A hitchhiker’s guide to information sharing

Stuart Bolton,
Engagement Manager,
Centre of Excellence for Information Sharing

Late one afternoon on 7th December 1990 I was stood at a motorway services slip road just off the M1 with my thumb out waiting for one of the many cars, vans and lorries passing by to stop and offer me a lift.  After less than half an hour a slightly battered Citroen 2CV driven by a student from Cambridge pulled up and the passenger door opened – inviting me on board.

At that time, there were no signs of the blizzards and snow drifts that were on their way and which, only shortly after we set off, were to prevent us heading north to Sheffield.  The motorway system rapidly shut down – eventually trapping thousands of people overnight and cutting off power and water to many more.   

Way back in the late 80’s and in to the early 90’s hitch hiking was my principal method of transport around England and Wales.  It got me from student digs to home, across the country to see friends and even down to the south of France to go rock climbing.  I had lifts from hundreds of people from all walks of life; lorry drivers, dentists, teachers and students, and one thing we all had in common was that we were prepared to take a leap in to the unknown and trust each other.

Over the last three years, the Centre have grown a body of evidence around the cultural, people and behavioural factors that impact on information sharing and, as we have written about in our cross cutting themes report, trust always comes to the top.  Where I have struggled is being able to understand and explain the observable decline in trust in government institutions – such as our health services, council services and central government departments, to hold and use our personal information whilst also seeing a growth in trust in digital companies which we are happy to provide more and more of our personal information to.

When I saw an email for a NESTA’s ‘in conversation’ event with trust expert Rachel Botsman, my interest was piqued and I clicked through to watch a couple of Rachel’s TED talks.  I don’t want to attempt to rehash Rachel’s theories as she explains them so eloquently herself and I am still developing my thinking about how they apply to information sharing.

One point I want to share here is the idea that trust is built on reputation, and that reputation is the measure of how much I will trust you or an organisation.  Over the years’, successive breaches have eroded our institutions reputational capital.  If our institutions continue to operate as they do now the risk is that their reputational capital will only be further eroded and our trust in them to share our information will only reduce further.  However, from Rachel’s observations there appears to be something to be learned from how organisations like Airbnb or Uber work with a different form of ‘distributed’ trust, and how they design and operate their approach to enable them to build their and their users reputational capital.  This is trust redefined for a digital era.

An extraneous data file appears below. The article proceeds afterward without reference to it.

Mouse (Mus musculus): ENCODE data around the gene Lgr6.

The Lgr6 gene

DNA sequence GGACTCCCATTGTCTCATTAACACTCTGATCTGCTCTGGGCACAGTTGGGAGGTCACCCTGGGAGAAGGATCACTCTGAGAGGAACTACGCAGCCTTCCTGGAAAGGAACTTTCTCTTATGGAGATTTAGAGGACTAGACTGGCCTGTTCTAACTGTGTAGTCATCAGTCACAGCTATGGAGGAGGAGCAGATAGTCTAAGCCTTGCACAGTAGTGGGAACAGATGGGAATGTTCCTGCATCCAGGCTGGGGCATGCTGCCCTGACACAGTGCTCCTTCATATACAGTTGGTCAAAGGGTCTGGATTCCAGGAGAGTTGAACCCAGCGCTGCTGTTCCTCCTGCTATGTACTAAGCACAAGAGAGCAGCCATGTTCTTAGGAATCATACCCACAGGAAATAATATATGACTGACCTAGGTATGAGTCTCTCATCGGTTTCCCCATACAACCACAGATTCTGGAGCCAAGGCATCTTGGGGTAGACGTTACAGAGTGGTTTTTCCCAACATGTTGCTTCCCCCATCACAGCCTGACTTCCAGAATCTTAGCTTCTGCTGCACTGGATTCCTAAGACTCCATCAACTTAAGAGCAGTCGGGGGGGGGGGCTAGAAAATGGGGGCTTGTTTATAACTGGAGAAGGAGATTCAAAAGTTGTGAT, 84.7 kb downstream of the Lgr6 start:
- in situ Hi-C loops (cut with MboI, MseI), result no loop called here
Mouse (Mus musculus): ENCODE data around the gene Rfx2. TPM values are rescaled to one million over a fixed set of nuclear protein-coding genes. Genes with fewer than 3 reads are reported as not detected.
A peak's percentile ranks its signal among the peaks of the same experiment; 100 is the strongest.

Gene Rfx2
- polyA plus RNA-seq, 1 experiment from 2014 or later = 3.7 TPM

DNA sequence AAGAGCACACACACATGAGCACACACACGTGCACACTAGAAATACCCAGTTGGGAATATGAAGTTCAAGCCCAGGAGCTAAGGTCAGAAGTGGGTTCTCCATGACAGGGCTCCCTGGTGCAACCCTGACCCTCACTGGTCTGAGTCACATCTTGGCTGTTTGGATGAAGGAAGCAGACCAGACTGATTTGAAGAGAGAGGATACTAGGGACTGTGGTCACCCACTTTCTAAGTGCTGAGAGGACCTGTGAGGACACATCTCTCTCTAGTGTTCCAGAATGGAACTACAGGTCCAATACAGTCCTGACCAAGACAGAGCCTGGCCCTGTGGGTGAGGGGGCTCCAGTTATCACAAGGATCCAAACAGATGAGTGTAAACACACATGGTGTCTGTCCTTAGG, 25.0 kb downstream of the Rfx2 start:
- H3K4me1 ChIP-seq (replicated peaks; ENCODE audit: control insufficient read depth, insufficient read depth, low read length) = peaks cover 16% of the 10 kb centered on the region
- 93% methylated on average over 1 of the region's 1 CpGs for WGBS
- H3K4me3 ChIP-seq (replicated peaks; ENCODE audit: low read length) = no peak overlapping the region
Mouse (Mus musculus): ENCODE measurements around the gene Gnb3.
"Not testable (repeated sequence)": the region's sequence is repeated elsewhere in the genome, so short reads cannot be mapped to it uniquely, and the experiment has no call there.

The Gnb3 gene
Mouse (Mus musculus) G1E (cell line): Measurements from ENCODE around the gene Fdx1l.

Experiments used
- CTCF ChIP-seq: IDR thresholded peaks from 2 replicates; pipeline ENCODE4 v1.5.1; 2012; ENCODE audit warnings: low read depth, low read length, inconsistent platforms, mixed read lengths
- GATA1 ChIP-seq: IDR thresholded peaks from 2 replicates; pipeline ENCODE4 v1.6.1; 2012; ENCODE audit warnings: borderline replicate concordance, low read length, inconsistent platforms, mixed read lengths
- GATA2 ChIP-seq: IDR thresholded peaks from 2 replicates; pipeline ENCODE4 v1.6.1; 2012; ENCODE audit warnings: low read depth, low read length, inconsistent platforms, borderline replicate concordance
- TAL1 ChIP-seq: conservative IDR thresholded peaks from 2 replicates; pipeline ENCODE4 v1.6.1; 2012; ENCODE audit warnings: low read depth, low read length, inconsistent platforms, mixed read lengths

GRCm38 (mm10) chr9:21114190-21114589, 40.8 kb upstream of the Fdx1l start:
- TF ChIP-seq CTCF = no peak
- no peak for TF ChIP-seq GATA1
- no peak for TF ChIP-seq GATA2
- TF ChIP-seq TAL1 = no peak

Right now we are seeing a wave of changes to regulations, legislation and plans, including the National Data Guardian review, Understanding Patient Data ,  the ICO Information Rights Strategic Plan and GDPR – all of which share aims around engaging with the citizens to build our trust in information sharing.  But are these looking in the right direction?  If we want to make real progress in information sharing should institutions also be focussing on improving their own reputational bottom line? Can institutions learn from what is working in the digital space and change how they are designed and work so that they can grow their reputational capital?

Going back to Rachel Botsman’s presentation, I wonder if we can apply the ‘trust stack’ to information sharing? Step one of the trust stack is ‘trust the idea’ – so we’d need to ensure that citizens and professionals trust the idea and concept of information sharing. Step two of the trust stack is ‘trust the platform’ – in other words, trust the organisations they are sharing the information with. The third stack is ‘trust the other user’ – so trusting the people who are sharing and using theirs and others information.

So for those who were wondering what happened on the 7th December 1990 – after that first leap of trust signified by the opening of a car door what ensued was an amazing testament to the capabilities of the ‘tin can on wheels’ that is the 2CV.  We followed a line of least resistance across the county, down closed motorways and blocked A roads, lifting the car over snow banks, passing numerous stranded lorries and abandoned cars to eventually arrive in Llanberis, North Wales sometime early the next morning.

All I needed to do was find the next person with a shared trust in the idea of hitchhiking, the vehicle’s roadworthiness and in each other so I could get a lift back home to Sheffield.

But that’s another story.

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